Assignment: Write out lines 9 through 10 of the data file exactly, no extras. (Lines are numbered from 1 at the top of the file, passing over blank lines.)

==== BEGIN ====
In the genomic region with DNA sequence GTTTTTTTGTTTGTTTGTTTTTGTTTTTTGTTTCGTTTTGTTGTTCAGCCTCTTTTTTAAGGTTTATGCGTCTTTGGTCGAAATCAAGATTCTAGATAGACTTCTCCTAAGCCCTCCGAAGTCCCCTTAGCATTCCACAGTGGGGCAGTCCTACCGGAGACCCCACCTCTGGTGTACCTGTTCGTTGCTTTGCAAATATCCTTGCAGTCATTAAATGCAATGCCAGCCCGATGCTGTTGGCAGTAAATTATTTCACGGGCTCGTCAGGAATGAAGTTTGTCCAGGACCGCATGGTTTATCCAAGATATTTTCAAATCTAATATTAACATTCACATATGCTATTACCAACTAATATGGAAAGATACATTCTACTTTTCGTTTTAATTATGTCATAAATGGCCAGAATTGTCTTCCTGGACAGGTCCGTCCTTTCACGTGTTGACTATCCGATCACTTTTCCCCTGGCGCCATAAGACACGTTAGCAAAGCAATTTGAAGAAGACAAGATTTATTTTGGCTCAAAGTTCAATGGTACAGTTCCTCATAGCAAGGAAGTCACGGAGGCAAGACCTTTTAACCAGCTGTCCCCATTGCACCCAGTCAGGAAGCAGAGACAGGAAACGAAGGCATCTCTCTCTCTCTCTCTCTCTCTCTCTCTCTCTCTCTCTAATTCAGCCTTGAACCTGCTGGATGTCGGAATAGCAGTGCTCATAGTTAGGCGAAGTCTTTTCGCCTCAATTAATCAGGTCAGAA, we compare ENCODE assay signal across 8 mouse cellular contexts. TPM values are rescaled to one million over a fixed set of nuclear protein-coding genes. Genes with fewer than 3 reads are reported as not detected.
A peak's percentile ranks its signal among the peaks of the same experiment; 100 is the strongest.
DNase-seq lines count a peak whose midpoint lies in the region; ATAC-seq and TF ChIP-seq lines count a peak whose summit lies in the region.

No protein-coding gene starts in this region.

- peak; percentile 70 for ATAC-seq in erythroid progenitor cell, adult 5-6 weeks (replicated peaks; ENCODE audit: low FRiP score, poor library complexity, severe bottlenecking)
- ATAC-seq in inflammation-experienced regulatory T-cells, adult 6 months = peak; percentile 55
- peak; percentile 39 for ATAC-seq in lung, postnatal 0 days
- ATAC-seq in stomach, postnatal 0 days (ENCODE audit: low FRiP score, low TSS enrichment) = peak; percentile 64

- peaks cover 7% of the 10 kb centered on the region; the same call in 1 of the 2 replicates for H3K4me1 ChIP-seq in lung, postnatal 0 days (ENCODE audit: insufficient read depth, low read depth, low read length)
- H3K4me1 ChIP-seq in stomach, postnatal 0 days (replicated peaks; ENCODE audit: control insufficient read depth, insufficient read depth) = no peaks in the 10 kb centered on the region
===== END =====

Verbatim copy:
- peaks cover 7% of the 10 kb centered on the region; the same call in 1 of the 2 replicates for H3K4me1 ChIP-seq in lung, postnatal 0 days (ENCODE audit: insufficient read depth, low read depth, low read length)
- H3K4me1 ChIP-seq in stomach, postnatal 0 days (replicated peaks; ENCODE audit: control insufficient read depth, insufficient read depth) = no peaks in the 10 kb centered on the region